105Lab08Structure

105Lab08Structure - Geol 105 Lab 8 Geologic Structure and...

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Unformatted text preview: Geol 105 Lab 8 Geologic Structure and Deformation week of March 5-9, 2012 INTRODUCTION Deformation = all changes in position, shape, and/or volume of a rock body Ductile deformation. From: http://ic.ucsc.edu/~casey/eart150/Lectures/1classIntro/1classintro.html Watch the movie, “Kitchen Geology -- Brittle/Ductile Deformation.” Answer the following: (1) What is the difference between brittle and ductile deformation? (you may use examples) (2) List the 3 controls that determine if you will have brittle or ductile deformation. 1 of 5 STATION 1. SILLY PUTTY BRITTLE FAILURE or DUCTILE DEFORMATION? In near-surface environments, where the confining pressure and temperature is relatively low, rocks are described as brittle because they fracture when deformed. In contrast, at great depths confining pressures and temperatures are high, and rocks become ductile and flow rather than fracture. Remember - One key factor we cannot duplicate in the laboratory is geologic time. If stress is applied quickly, as with a hammer, rocks tend to fracture. If stress is applied over an extended period, rocks may deform like a fluid. Question 1. GIVE IT A TRY! a. BREAK (snap) the silly putty with your hands – is this ductile deformation or brittle failure? b. SLOWLY PULL the silly putty like taffy – is this ductile deformation or brittle failure? c. As instructed by your T.A., compare the silly putty to the chocolate bars. Write a description. Question 2. a. What is your interpretation of samples # 56 (3 rocks) and # 57? b. Identify sample # 57 as igneous, sedimentary, or metamorphic. STATION 2. FAULTS Fractures in the crust along which displacement has occurred. for more info -- http://www.iris.edu/gifs/animations/faults.htm Question 3. MODEL A - FAULT BLOCK MOUNTAINS scale 1 inch = 3 miles a. Find regions 54 and 55 on Model A. The relative motion of these two regional blocks (up and down) has created what is known as "basin and range" topography." 2 of 5 b. Regional block 54 has moved _____________ (downwards or upwards) relative to regional block 55. c. What is the stress type? (see lab manual, page 233) d. What type of fault? e. What is the topographic (surface expression) evidence for a fault? In other words, if you were walking across this landscape, what features might indicate fault movement? (HINT - notice feature X) for your consideration... The features numbered as 46 are alluvial fans - formed as rivers emerge from mountains onto flatter plains, depositing broad, fan-shaped piles of sediment. Question 4. MODEL B a. What type of fault is this? What is the stress type? b. How much displacement? (measure from X to Y with a ruler, convert to feet using scale on block) Question 5. HAND SAMPLE # 48 Evidence for movement along a fault can also be found in rock hand samples. Examine sample # 48 (two rocks from two different areas). What feature indicates rocks have slid past one another? STATION 3. FOLDS Upward or downward bends of rock layers. Antiforms (anticlines) = "upfolds" or convex folds Synforms (synclines) = "downfolds" or concave folds Question 6. a. SATELLITE VIEW OF PENNSYLVANIA Which region - A, B, C - illustrates tightly folded rock layers? scale 1 inch ~ 8 miles b. Lab manual page 245. Complete block diagrams A and B. Be sure to name the structures. 3 of 5 Question 7. MODEL E - FOLDED MOUNTAINS scale 1 inch = 3 miles a. What is the dip direction (such as north, south, southeast, etc.) of the rock layer at Point P? b. At Point R? c. Find the number 141 and 142 on the cross-section view of the model. Name the type of fold: #141 _______________________ #142 _______________________ Question 8. GEOLOGIC MAP - WILLIAMSVILLE QUADRANGLE, VA scale 1 inch = 1 mile a. Find the line B - to - B' on the geologic map, and the corresponding cross- section. You are standing on Little Mt., and want to join your friends over at Jack Mt. To do so, you need to walk across how many rock units? Remember - count only those exposed at the surface. This is a fold, so you might walk over the same unit of rocks more than once! b. What type of fold is this? Question 9. TOPOGRAPHIC EXPRESSION OF FOLDS LOVELAND, CO topo and plastic relief map scale 1 inch = 1 mile Folds are also expressed on topographic maps (remember topo maps illustrate the surface features; the "ups" and "downs" of the ground). Find “feature S” on the Loveland maps, and examine the cross-section. Compare to Fig. 10.7-D on page 234 of lab manual. What type of fold is this? Question 10. ROCK SAMPLES Examine the sample # 7. What has happened to these rocks since their original deposition as horizontal layers? (recall Nicholas Steno's principle of original horizontality) 4 of 5 STATION 4. MODEL Follow the instructions of your T.A., for using the model. Make a sketch (cross-section view) in the space below of the result: 1. Number the layers in relative age order (using #1 as the oldest) as best you can. 2. Label the folds and faults using letters (a, b, c, etc.). Try to determine the type of fold(s) (for example, anticline or syncline), and the type of fault (for example, reverse or normal), and write that information below/beside the sketch. 3. Compare your model to the posters and to the various stations of folds and faults – how is this model similar? 5 of 5 ...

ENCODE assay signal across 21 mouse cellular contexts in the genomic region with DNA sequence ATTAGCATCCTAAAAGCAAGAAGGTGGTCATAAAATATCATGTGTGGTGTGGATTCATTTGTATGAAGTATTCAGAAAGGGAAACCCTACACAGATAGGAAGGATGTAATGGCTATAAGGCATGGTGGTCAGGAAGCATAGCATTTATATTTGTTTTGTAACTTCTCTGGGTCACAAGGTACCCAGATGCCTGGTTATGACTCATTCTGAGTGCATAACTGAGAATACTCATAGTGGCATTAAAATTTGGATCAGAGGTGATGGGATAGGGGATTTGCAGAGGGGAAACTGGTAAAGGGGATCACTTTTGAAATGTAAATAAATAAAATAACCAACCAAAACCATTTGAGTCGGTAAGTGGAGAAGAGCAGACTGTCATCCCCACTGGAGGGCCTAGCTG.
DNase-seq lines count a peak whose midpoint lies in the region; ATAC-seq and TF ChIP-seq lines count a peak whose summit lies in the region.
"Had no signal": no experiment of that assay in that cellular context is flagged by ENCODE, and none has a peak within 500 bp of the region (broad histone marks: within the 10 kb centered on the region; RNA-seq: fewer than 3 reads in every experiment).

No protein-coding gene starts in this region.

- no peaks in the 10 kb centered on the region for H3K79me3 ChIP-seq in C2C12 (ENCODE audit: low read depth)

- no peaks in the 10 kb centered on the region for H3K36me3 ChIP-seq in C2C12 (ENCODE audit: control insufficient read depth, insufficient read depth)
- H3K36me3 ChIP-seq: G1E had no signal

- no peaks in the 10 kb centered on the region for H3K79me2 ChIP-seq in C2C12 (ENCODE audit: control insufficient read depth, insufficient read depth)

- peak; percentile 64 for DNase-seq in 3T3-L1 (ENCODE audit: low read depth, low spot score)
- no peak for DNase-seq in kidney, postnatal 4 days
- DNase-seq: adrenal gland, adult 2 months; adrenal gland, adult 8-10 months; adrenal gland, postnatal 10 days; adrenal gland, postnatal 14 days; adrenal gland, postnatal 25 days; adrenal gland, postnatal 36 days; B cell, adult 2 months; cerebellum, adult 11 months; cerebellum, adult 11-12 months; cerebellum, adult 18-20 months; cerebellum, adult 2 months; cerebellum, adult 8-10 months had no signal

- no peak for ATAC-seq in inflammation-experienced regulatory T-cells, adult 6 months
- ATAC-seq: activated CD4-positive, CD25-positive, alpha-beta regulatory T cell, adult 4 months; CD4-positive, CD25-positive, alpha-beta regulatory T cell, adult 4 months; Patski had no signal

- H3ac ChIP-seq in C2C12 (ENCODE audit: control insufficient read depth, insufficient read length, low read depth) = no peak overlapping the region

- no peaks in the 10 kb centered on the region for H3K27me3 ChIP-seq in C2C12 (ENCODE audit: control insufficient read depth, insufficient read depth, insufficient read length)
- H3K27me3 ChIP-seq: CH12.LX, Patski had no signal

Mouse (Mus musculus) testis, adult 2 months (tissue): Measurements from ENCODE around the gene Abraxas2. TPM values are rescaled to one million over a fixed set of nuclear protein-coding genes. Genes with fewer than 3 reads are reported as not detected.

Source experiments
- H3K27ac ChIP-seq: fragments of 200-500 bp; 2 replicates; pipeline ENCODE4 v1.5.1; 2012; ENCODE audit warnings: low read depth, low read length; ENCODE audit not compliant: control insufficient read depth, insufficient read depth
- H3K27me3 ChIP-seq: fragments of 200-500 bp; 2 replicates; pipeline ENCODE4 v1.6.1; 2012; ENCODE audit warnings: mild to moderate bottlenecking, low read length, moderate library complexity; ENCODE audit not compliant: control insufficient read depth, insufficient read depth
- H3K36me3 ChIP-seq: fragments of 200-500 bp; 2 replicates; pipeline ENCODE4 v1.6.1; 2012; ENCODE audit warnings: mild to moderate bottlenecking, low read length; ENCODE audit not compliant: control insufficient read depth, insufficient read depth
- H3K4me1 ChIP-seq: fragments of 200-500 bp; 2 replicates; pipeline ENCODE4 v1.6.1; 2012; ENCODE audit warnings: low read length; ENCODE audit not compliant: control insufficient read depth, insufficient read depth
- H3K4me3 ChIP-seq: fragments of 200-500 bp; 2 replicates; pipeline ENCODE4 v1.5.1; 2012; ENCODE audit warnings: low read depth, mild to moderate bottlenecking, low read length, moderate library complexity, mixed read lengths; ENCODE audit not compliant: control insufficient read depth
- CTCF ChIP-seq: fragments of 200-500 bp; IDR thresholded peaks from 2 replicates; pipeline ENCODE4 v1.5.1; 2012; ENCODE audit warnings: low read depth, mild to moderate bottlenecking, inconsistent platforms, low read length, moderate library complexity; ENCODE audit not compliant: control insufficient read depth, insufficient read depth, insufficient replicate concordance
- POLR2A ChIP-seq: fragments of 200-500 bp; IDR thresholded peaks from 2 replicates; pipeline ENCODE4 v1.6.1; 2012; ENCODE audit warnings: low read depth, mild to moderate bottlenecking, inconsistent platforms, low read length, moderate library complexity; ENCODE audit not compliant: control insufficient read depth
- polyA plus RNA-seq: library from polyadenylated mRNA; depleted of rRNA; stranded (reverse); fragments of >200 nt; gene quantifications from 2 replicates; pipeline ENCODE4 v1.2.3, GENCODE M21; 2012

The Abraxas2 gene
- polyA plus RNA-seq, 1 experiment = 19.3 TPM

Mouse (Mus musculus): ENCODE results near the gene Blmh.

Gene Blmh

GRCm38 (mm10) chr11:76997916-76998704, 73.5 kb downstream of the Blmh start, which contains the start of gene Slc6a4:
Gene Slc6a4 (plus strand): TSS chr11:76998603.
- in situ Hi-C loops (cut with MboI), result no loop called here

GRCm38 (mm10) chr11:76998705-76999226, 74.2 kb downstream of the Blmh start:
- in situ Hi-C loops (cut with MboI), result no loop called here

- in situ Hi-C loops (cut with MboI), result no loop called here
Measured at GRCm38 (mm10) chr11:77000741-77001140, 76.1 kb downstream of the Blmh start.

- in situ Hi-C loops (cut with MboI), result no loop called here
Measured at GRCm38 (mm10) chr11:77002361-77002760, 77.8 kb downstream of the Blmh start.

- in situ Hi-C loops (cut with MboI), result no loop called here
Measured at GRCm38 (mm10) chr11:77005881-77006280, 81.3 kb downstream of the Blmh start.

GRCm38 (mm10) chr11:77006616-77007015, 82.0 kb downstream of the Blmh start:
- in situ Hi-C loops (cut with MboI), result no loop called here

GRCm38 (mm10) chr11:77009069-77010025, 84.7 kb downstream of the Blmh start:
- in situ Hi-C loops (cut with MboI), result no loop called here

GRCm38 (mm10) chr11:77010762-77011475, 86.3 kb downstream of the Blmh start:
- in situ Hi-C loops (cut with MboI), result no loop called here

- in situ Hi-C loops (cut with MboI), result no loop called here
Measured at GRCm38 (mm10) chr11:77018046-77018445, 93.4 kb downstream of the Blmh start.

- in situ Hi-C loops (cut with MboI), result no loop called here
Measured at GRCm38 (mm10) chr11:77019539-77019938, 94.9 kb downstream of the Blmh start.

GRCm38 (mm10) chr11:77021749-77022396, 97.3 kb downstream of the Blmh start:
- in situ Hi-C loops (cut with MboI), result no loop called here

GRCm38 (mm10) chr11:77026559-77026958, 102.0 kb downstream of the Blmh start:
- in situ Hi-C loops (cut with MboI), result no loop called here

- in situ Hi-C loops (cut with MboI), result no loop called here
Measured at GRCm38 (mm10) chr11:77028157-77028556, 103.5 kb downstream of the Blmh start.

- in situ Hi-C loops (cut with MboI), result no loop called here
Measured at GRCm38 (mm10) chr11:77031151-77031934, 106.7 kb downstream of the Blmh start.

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This note was uploaded on 04/02/2012 for the course GEOL 105 taught by Professor Platt,davis during the Spring '08 term at USC.

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